CyberSecLabs Active Directory

I’m a little confused why people recommend the CyberSecLabs Active Directory boxes to prepare for CRTO. They are great for learning the basics of Active Directory and are decent overall, but they won’t directly help you in CRTO. They are nothing like the exam boxes. I completed all the AD labs in less than a week when I was preparing for OSCP and I found that they were pretty good in prepping me for that cert, but not for this one.

The Exam

Exam Logistics

I have nothing but positive things to say about everything around the exam logistics. Booking the exam was super easy and there were plenty of spots. In fact, I scheduled my exam for the same day and had no trouble getting a spot. This comes in contrast to other popular certs, which if you want to do over a weekend, you have to book weeks, if not months in advance. You can also reschedule as much as you want in case something comes up.

Exam Length

The fact that you have 4 days to complete the exam is such a blessing. 24 hours of continuous hacking is a tall order when you have a life with things like work, family, friends and responsibilities. Not only can it be logistically impossible, but it’s also just not healthy or realistic. It’s so nice that RastaMouse recognizes that and still allows for that flexibility to continuously hack up to 48 hours if you want to. But even then, you can still pause it and not have your 48 hours tick down if you’re getting rest.

Proctoring and Reporting

But wait, the upsides don’t end there, because there is also zero proctoring on the exam. You don’t have to feel uncomfortable in your own home because you are getting watched for 24 hours straight and have to ask for permission to use the bathroom. Moreover, you don’t have to turn a report in after your exam, because it’s meant to test technical skills.

Exam Access

Finally, exam provisioning was absolutely pain-free. There are no buggy extensions you have to install in your browser and no VPN to troubleshoot. You don’t even have to show your entire room or point your webcam under your desk. You get Snap Labs when you buy the course and the exam network appears in your account the day of your exam. You just can’t power on the machines until your allotted time. You can then use the Snap Labs dashboard during the exam to reset flags, machines, credentials, etc. Having that flexibility to fix an exam network that broke is incredibly useful.

My Performance

I had decent success with the exam, because I was able to get all the flags in about a third of the time allocated for the exam. The first few flags were obviously a breeze, but the exam really picked up in difficulty after flag 4. I found the 6 flags needed to pass after using up 12 hours of my exam time and then got the last 8th flag about 14 hours in.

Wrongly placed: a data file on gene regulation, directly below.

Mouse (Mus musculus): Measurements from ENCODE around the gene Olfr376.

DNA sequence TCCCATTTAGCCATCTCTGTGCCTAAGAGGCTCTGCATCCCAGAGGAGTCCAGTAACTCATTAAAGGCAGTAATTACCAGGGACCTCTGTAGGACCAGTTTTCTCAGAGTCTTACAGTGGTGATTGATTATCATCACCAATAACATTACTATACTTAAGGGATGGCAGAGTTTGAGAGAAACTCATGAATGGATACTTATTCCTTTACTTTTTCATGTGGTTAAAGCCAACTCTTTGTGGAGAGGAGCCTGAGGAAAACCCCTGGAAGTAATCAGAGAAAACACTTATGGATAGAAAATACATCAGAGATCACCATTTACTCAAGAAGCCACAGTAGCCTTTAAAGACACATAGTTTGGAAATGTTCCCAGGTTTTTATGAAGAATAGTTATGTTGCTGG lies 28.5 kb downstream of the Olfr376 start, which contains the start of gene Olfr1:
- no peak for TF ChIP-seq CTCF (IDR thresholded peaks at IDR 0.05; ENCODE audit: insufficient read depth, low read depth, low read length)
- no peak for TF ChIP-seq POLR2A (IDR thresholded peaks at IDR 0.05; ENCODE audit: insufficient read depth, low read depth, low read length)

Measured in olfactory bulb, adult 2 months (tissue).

It’s worth noting that I made the impulsive decision to take this exam in the middle of a work week, because I just couldn’t wait till the weekend, so I ended up hacking for about 14-16 hours a day. I’d come back home from 8-10 hours of work and then do 6 hours on my exam for 2 days in a row. I took just about 2 hours on my last day to regain my access, take detailed notes and hit the last flag.

Needless to say, I was not in an optimal state, so my guess is that I would have done much better time-wise, had I booked it for a weekend. A solid third of my time was spent regaining my access and troubleshooting issues I created for myself because I was exhausted. One day I’ll stop booking exams for stupid time slots.

Exam Difficulty

RastaMouse’ approach to creating the exam is amazing. What you learn in the course is actually directly applicable to it. The things you see in the lab are there too. So refreshing to see a course that actually tests you on the things it teaches you vs. throwing curveballs at you, hoping you pay for a retake. The beauty of this exam is that the course itself is enough to pass it. It isn’t difficult at all.

It also isn’t a spoiler to say that pretty much every topic taught during the course is covered on the exam. Every topic is important to learn and practice, however some are more important than others. I especially recommend you to be comfortable with the following sections of the course and the lab (in no particular order):

  • Kerberos
  • Lateral Movement
  • Pivoting
  • Credential Theft

Technical Issues

There was a plethora of technical issues I ran into during the exam, most of which really boil down to infrastructure problems, which are inherent to the way the exam is hosted and offered. One night I deployed the environment and had a multiple-second delay communicating between the Windows attack box to the Linux attack box hosting Cobalt Strike. This made running any command on any of my beacons an absolute pain. Other times I’d have beacons die even when I’m not doing anything on the exam network, just to come back 5-15 minutes later. Having helped host a large network on AWS in the past, I really can’t blame RastaMouse over this. If anything, I’m surprised it works as well as it does.

Here’s some advice to avoid having the technical issues bog you down:

  • Make sure to click the Cache Creds button inside your Snap Labs dashboard to ensure you aren’t missing credentials
  • If you see that a flag is missing on the Administrator’s desktop after you compromise a machine, reboot the AdminBox in Snap Labs
    • Shoutout to Dylan for letting me know about this one
  • If your beacons die for no reason, take a little break. Computers need rest too, so they might just come back.
    • And if not, it’s still worth it, because it helps distract you from being frustrated over losing your progress


Just to restate this again, CRTO is an amazing course and exam. I highly recommend it to anyone new to red teaming. And as far as next steps for me go, the short answer is - idk man. Regardless, I will eventually complete CRTO-II and post a blogpost for that too. In general, you should expect my blog to now have a more steady content output, because I am dedicated to completing at least one certification every quarter.


Special thanks to some of the people who inspired me to take this course and supported me throughout:

And most importantly, thanks to the man himself: